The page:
Installing Printers under Linux
Note: we recommend you always check before you buy that Linux drivers are available for your chosen printer
The best way to find the correct printer driver is to use the web. You can use your favourite search engine with a string such as "linux install printer <printer name>". Alternatively, you can go to sites such as Open Printing which allow you to search for available drivers by manufacturer / model.
Note: remember that if you are using a Debian based distro (-such as Ubuntu or Mint), you should look for a .deb file, whereas RHEL and Fedora users should look for an .rpm file
Note: Drivers can also be found via the vendors:
Once the correct driver is located, you should be able to install it directly from the web
Providing you connect your printer direct to your Linux computer with a USB cable, then most versions of Linux will simply recognise it and install any required driver for you!
If, for some reason, the printer is not automatically configured when you plug it in, you can follow the instructions in the next section: the only difference for a locally attached printer is that you need to click on the "Local" and not "Network" option to locate it.
If you have more than one computer in your home, rather than buying multiple printers (-or physically unplugging it and moving it to the new host when required), you can buy a network-enabled printer that you can just plug into your network or router so you can print from any client. These days (August 2011) virtually anything other than budget printers come network enabled.
Note: due to the perverse trend towards Wi-Fi, you will often find printers with Wi-Fi support but no socket for a wired LAN! If you use the latter, make sure before you buy that the printer has a (RJ45) ethernet port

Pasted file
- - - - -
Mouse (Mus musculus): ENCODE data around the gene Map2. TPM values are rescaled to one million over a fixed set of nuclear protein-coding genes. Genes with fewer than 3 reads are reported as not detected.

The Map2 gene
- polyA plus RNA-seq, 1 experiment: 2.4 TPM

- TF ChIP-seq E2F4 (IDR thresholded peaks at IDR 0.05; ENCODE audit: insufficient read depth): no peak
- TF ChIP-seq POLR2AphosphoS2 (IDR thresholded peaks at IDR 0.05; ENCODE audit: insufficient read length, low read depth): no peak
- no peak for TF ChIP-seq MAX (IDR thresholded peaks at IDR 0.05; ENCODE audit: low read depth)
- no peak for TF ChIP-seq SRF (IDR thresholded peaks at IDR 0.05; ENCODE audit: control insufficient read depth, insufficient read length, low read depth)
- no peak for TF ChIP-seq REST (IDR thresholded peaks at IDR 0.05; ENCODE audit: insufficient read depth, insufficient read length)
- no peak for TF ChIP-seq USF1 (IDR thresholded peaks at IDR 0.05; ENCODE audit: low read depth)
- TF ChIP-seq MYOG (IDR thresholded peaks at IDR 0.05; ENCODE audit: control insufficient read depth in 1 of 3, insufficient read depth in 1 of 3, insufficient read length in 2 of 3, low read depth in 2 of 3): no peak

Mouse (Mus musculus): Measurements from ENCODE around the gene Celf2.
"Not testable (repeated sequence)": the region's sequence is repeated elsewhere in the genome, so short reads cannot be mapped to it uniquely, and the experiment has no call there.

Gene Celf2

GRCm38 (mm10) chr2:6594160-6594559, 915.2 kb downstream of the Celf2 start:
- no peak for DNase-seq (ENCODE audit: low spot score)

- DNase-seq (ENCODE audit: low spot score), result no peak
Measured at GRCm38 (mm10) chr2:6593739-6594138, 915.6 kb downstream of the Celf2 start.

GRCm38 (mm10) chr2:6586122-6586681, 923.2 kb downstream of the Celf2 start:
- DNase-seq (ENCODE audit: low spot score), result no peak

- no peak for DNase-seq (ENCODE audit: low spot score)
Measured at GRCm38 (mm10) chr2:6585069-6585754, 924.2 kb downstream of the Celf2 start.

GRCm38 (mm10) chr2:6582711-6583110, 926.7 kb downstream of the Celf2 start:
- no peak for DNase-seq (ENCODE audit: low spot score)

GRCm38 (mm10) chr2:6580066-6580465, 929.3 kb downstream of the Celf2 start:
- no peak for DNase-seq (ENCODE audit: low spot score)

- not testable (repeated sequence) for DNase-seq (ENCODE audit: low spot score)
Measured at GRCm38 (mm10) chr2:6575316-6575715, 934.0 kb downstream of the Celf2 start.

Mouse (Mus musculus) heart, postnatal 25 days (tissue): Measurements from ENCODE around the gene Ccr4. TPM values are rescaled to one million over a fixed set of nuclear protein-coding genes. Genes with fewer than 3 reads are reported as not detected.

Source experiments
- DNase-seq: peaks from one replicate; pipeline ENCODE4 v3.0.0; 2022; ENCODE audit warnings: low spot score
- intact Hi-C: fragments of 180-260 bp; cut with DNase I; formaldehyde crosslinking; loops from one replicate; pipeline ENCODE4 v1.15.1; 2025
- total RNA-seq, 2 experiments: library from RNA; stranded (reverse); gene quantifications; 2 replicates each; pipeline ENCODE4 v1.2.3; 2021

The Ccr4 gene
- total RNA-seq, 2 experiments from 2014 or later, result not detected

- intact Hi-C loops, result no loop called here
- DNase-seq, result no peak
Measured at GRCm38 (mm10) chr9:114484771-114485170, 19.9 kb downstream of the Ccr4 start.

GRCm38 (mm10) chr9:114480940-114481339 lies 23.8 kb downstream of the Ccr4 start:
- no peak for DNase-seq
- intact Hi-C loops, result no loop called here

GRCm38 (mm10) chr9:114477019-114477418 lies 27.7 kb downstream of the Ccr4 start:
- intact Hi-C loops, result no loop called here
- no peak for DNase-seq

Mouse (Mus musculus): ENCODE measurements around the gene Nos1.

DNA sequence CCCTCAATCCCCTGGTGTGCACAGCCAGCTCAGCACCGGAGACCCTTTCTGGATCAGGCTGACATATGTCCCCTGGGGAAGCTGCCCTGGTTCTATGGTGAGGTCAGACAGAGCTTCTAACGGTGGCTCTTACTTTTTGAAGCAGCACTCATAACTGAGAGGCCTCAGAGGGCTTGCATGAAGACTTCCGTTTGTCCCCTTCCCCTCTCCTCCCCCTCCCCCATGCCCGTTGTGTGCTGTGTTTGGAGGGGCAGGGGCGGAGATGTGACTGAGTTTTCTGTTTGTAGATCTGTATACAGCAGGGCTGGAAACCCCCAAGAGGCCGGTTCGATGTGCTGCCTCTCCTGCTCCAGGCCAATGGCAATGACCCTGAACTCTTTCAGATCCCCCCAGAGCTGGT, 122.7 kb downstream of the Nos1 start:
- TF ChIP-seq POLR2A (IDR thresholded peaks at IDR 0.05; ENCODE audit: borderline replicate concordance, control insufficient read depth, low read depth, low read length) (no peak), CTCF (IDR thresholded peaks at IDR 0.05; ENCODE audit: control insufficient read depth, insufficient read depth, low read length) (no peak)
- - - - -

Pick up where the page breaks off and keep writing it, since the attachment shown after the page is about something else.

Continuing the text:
This section will show you how to install a networked printer under Fedora (-although all distros using Gnome should be the same).
Start by following your printer's setup instructions and plugging it into your LAN. With the printer online, go into the "User" menu and select "System Settings":
A window will display containing a number of icons: double-click on the one for "Printers":
The "Printers" dialogue box will display, showing the currently installed printers. This will be read-only, until you click on the "Unlock" button, then enter the administrator password:
Once the password has been entered, the padlock icon will change and the plus and minus icon will show as active. To add a new printer, click on the "+" icon:
If you are installing a network printer (-i.e. not one that's directly connected to your computer), then chose the "Network" option (-if you are installing a locally attached printer, then choose "Local" instead).
Linux will then attempt to search the network for available printers - and this may take a few seconds. Any printers found will then be displayed in the right hand pane:
Note: if your printer is not listed then check it is switched on and connected to the network or PC
Select the printer you require in the right-hand pane then click the "Add" button to add it:
If all went well, the new printer show now be listed in the left-hand pane. If you wish to make the printer your default one, then select the printer in the left-hand pane and check the "Default" box:
Finally, with all the changes now made, click the "Lock" button to ensure no one else can change them by mistake: